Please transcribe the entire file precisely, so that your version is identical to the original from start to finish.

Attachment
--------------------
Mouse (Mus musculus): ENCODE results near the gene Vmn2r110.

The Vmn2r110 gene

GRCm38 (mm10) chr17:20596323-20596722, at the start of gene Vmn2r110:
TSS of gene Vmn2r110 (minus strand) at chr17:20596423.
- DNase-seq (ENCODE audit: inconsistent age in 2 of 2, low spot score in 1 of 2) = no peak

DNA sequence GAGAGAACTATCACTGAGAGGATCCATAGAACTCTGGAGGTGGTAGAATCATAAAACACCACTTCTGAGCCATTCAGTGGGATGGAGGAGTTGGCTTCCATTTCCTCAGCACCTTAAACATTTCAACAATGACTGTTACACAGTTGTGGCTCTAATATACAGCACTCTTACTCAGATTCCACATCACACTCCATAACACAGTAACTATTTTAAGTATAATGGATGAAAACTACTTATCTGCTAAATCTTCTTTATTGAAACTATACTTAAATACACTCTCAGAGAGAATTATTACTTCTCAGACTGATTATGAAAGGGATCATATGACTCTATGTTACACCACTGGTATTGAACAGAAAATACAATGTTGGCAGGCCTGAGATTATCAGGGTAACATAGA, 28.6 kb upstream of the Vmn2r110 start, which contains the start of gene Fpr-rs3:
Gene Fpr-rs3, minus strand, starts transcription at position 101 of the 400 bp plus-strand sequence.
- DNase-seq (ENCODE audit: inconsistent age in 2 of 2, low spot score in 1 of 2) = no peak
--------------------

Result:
Mouse (Mus musculus): ENCODE results near the gene Vmn2r110.

The Vmn2r110 gene

GRCm38 (mm10) chr17:20596323-20596722, at the start of gene Vmn2r110:
TSS of gene Vmn2r110 (minus strand) at chr17:20596423.
- DNase-seq (ENCODE audit: inconsistent age in 2 of 2, low spot score in 1 of 2) = no peak

DNA sequence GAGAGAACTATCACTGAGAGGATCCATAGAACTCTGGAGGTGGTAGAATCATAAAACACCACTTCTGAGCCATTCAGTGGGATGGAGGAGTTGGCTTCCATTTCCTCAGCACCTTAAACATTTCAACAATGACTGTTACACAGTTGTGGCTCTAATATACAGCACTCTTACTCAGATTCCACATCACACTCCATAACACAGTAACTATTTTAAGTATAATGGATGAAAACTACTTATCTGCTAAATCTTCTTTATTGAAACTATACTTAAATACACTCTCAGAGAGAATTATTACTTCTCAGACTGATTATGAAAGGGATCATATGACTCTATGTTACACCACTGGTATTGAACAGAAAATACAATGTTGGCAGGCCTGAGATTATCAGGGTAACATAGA, 28.6 kb upstream of the Vmn2r110 start, which contains the start of gene Fpr-rs3:
Gene Fpr-rs3, minus strand, starts transcription at position 101 of the 400 bp plus-strand sequence.
- DNase-seq (ENCODE audit: inconsistent age in 2 of 2, low spot score in 1 of 2) = no peak